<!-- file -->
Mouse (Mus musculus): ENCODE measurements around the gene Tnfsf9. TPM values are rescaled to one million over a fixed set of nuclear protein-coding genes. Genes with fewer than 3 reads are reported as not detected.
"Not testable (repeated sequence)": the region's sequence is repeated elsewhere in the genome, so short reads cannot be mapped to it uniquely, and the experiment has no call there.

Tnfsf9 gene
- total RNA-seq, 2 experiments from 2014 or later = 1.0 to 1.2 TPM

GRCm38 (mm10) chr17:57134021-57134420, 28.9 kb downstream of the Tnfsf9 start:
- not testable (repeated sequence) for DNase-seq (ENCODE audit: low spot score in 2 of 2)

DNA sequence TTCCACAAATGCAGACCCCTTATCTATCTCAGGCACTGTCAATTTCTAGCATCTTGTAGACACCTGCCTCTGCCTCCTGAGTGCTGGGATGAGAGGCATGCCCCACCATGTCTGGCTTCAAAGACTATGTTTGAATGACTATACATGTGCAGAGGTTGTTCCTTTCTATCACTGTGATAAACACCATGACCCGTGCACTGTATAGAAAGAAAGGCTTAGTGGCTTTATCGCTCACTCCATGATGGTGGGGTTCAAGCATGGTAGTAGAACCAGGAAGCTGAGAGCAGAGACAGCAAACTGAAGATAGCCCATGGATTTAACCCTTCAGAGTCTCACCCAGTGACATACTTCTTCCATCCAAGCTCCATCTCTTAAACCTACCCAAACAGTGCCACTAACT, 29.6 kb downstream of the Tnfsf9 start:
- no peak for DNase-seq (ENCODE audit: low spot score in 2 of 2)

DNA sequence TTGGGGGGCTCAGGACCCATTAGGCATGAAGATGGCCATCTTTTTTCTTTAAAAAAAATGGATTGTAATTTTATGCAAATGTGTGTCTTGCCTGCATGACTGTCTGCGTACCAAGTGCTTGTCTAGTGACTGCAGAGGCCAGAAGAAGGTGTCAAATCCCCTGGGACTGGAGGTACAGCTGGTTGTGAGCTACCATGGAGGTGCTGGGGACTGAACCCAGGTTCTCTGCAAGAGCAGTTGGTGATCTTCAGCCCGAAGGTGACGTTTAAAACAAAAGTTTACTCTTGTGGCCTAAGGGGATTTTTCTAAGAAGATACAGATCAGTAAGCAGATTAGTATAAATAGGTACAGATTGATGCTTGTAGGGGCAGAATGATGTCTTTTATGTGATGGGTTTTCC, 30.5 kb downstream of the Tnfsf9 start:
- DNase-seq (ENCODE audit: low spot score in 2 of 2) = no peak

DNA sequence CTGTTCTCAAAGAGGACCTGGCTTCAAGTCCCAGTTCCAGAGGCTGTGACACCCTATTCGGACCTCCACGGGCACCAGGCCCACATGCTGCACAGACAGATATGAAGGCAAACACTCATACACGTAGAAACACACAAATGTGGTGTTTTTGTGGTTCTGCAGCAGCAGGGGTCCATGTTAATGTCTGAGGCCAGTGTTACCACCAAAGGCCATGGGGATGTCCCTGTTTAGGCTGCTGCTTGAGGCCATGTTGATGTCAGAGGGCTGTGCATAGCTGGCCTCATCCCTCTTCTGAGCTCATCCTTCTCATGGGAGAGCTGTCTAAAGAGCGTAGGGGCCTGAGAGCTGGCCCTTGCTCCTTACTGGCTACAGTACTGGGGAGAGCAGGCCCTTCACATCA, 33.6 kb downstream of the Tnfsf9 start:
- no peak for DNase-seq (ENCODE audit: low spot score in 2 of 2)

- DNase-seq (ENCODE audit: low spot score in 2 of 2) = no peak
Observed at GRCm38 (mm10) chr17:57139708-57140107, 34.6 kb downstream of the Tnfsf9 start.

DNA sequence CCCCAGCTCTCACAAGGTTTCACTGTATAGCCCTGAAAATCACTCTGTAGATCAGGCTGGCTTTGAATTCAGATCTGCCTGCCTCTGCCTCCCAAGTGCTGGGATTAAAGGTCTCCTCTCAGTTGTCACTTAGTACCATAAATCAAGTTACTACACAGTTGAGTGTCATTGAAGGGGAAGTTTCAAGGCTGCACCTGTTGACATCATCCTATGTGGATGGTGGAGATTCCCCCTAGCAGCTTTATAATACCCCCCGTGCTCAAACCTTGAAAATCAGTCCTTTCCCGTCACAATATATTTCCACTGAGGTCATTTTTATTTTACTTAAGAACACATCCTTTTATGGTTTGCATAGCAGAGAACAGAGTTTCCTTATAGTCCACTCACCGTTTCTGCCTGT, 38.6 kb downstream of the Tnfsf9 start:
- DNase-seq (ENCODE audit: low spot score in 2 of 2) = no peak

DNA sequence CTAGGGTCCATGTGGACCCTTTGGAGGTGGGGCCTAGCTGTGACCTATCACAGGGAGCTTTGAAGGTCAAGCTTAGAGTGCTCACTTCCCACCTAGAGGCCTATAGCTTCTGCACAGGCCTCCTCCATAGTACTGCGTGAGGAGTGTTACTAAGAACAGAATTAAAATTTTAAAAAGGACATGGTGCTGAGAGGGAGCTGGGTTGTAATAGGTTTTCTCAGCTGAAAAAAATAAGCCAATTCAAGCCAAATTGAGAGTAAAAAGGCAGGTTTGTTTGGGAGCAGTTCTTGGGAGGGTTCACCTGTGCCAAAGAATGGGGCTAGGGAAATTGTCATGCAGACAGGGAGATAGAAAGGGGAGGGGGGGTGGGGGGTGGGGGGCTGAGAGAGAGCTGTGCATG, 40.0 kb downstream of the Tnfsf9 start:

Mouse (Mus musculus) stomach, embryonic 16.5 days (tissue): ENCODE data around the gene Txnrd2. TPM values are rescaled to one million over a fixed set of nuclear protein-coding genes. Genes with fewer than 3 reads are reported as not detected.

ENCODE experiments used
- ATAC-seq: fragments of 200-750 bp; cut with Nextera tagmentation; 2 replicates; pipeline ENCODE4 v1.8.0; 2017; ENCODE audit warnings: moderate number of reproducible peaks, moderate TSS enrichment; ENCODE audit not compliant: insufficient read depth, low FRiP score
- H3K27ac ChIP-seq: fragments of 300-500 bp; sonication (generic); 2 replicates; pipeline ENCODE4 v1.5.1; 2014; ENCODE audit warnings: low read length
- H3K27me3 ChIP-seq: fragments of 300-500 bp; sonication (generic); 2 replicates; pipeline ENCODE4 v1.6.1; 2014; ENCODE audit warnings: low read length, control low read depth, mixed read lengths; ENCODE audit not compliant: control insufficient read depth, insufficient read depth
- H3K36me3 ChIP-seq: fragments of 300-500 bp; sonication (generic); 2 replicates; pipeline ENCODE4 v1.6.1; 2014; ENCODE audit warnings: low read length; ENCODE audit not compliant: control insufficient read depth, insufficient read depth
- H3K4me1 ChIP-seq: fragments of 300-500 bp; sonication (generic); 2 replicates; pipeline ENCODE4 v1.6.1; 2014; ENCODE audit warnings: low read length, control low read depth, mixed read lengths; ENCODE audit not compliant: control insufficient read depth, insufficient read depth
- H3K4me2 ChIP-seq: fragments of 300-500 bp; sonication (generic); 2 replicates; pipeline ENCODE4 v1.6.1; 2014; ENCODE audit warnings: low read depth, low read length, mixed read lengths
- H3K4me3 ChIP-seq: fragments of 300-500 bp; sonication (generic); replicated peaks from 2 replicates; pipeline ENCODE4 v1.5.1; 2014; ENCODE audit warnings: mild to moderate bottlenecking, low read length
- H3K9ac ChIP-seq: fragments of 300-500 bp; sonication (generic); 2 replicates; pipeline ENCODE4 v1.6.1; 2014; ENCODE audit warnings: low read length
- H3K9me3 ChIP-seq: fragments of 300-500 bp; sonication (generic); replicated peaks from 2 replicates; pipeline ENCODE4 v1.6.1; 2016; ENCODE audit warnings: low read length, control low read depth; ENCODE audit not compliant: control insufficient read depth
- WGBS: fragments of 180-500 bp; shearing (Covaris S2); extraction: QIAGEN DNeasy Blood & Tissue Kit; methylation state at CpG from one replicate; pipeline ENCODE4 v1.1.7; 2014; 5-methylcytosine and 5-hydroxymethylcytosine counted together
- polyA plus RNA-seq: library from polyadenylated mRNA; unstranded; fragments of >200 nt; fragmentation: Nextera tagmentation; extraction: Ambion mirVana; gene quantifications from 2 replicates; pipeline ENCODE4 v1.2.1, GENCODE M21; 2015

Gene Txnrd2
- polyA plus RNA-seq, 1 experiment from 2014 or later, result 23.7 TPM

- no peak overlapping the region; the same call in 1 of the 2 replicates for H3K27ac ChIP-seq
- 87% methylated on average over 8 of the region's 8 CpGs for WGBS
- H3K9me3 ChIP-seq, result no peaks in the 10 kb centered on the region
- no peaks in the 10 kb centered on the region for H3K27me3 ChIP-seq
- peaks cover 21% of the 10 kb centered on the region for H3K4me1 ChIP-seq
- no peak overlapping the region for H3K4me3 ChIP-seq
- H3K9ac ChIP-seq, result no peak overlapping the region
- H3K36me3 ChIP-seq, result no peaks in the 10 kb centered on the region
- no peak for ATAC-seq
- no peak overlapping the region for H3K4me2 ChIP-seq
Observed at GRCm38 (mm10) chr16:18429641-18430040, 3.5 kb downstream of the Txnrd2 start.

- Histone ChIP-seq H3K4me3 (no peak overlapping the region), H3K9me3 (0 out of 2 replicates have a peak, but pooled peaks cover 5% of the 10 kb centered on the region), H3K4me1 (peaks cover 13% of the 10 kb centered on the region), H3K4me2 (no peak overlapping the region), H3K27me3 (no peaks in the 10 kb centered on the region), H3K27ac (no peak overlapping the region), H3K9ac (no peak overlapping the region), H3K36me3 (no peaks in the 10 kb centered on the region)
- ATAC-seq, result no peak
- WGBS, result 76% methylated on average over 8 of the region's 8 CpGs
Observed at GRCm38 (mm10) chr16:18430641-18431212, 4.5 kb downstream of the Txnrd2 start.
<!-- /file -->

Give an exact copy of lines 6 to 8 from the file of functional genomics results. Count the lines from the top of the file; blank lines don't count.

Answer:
- not testable (repeated sequence) for DNase-seq (ENCODE audit: low spot score in 2 of 2)

DNA sequence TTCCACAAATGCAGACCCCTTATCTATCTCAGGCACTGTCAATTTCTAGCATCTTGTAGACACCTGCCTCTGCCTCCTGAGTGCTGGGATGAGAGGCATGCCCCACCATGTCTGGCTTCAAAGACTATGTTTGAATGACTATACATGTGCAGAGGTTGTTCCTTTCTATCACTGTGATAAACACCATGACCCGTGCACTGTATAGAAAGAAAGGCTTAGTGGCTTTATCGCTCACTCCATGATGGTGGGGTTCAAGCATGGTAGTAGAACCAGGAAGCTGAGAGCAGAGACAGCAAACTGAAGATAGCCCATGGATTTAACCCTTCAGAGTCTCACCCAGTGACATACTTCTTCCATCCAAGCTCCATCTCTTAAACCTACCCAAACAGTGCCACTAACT, 29.6 kb downstream of the Tnfsf9 start:
- no peak for DNase-seq (ENCODE audit: low spot score in 2 of 2)